This article is for investors who would like to improve their understanding of price to earnings ratios (P/E ratios). We’ll show how you can use Music Broadcast Limited’s (NSE:RADIOCITY) P/E ratio to inform your assessment of the investment opportunity. Looking at earnings over the last twelve months, Music Broadcast has a P/E ratio of 27.84. That corresponds to an earnings yield of approximately 3.6%.
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How Do You Calculate Music Broadcast’s P/E Ratio?
The formula for P/E is:
Price to Earnings Ratio = Price per Share ÷ Earnings per Share (EPS)
Or for Music Broadcast:
P/E of 27.84 = ₹58.5 ÷ ₹2.1 (Based on the trailing twelve months to December 2018.)
Is A High Price-to-Earnings Ratio Good?
A higher P/E ratio means that buyers have to pay a higher price for each ₹1 the company has earned over the last year. That is not a good or a bad thing per se, but a high P/E does imply buyers are optimistic about the future.
How Growth Rates Impact P/E Ratios
Generally speaking the rate of earnings growth has a profound impact on a company’s P/E multiple. That’s because companies that grow earnings per share quickly will rapidly increase the ‘E’ in the equation. Therefore, even if you pay a high multiple of earnings now, that multiple will become lower in the future. A lower P/E should indicate the stock is cheap relative to others — and that may attract buyers.
Music Broadcast increased earnings per share by a whopping 43% last year. And its annual EPS growth rate over 5 years is 11%. I’d therefore be a little surprised if its P/E ratio was not relatively high.
How Does Music Broadcast’s P/E Ratio Compare To Its Peers?
We can get an indication of market expectations by looking at the P/E ratio. As you can see below, Music Broadcast has a higher P/E than the average company (14.5) in the media industry.
That means that the market expects Music Broadcast will outperform other companies in its industry. The market is optimistic about the future, but that doesn’t guarantee future growth. So investors should delve deeper. I like to check if company insiders have been buying or selling.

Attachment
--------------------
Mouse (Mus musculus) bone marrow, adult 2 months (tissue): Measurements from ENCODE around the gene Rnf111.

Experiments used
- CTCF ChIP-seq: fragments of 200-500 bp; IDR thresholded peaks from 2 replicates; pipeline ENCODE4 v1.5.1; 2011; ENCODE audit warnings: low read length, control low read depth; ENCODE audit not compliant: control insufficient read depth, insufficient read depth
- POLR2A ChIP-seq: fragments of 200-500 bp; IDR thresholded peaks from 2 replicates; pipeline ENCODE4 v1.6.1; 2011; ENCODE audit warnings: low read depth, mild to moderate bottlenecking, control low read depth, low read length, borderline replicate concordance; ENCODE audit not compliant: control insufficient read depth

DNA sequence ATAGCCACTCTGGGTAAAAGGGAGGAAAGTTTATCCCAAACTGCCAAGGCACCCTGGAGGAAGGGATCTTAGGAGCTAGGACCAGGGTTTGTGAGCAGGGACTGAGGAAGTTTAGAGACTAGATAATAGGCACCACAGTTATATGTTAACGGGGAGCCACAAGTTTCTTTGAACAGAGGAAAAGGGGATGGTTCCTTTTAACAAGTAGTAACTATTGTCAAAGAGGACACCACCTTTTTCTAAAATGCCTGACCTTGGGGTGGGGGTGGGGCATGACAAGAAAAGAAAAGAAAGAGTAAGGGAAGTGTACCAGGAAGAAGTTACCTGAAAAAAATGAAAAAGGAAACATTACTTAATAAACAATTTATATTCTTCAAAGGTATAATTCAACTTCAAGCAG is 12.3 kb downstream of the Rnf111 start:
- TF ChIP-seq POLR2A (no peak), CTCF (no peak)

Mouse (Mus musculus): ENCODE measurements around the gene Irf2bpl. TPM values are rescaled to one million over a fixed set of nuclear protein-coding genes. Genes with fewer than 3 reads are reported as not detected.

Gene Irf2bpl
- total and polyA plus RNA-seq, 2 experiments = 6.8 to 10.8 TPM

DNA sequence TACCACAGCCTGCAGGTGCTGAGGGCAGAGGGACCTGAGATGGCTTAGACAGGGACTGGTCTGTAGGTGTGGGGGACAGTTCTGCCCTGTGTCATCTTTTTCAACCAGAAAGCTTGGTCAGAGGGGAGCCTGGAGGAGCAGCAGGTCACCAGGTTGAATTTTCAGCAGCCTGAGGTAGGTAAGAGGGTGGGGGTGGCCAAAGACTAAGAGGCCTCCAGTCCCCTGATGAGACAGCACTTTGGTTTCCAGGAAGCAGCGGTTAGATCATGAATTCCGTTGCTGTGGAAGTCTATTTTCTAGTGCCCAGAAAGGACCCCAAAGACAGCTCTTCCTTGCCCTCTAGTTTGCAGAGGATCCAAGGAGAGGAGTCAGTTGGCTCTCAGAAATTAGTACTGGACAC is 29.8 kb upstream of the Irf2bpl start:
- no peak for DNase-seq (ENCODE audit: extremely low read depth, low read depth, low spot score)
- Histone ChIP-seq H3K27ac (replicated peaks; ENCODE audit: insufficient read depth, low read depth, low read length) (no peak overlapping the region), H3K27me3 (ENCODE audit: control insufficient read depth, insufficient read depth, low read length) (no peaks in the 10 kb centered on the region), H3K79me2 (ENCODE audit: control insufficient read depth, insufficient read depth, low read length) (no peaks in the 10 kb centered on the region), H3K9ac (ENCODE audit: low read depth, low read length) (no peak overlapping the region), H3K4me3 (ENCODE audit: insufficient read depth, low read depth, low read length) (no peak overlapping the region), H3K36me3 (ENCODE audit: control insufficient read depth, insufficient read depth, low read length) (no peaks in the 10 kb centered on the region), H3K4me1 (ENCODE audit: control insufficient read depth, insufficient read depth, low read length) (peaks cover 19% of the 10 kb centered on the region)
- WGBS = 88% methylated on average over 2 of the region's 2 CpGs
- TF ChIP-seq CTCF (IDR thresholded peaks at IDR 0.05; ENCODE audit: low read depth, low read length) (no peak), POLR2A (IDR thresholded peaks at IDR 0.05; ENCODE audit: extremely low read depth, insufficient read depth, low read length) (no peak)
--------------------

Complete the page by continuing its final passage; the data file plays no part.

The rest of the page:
A Limitation: P/E Ratios Ignore Debt and Cash In The Bank
One drawback of using a P/E ratio is that it considers market capitalization, but not the balance sheet. Thus, the metric does not reflect cash or debt held by the company. In theory, a company can lower its future P/E ratio by using cash or debt to invest in growth.
Such expenditure might be good or bad, in the long term, but the point here is that the balance sheet is not reflected by this ratio.
Is Debt Impacting Music Broadcast’s P/E?
Since Music Broadcast holds net cash of ₹724m, it can spend on growth, justifying a higher P/E ratio than otherwise.
The Verdict On Music Broadcast’s P/E Ratio
Music Broadcast trades on a P/E ratio of 27.8, which is above the IN market average of 15.5. Its net cash position is the cherry on top of its superb EPS growth. So based on this analysis we’d expect Music Broadcast to have a high P/E ratio.
Investors have an opportunity when market expectations about a stock are wrong. If the reality for a company is better than it expects, you can make money by buying and holding for the long term. So this free visual report on analyst forecasts could hold the key to an excellent investment decision.
But note: Music Broadcast may not be the best stock to buy. So take a peek at this free list of interesting companies with strong recent earnings growth (and a P/E ratio below 20).
We aim to bring you long-term focused research analysis driven by fundamental data. Note that our analysis may not factor in the latest price-sensitive company announcements or qualitative material.
If you spot an error that warrants correction, please contact the editor at firstname.lastname@example.org. This article by Simply Wall St is general in nature. It does not constitute a recommendation to buy or sell any stock, and does not take account of your objectives, or your financial situation. Simply Wall St has no position in the stocks mentioned. Thank you for reading.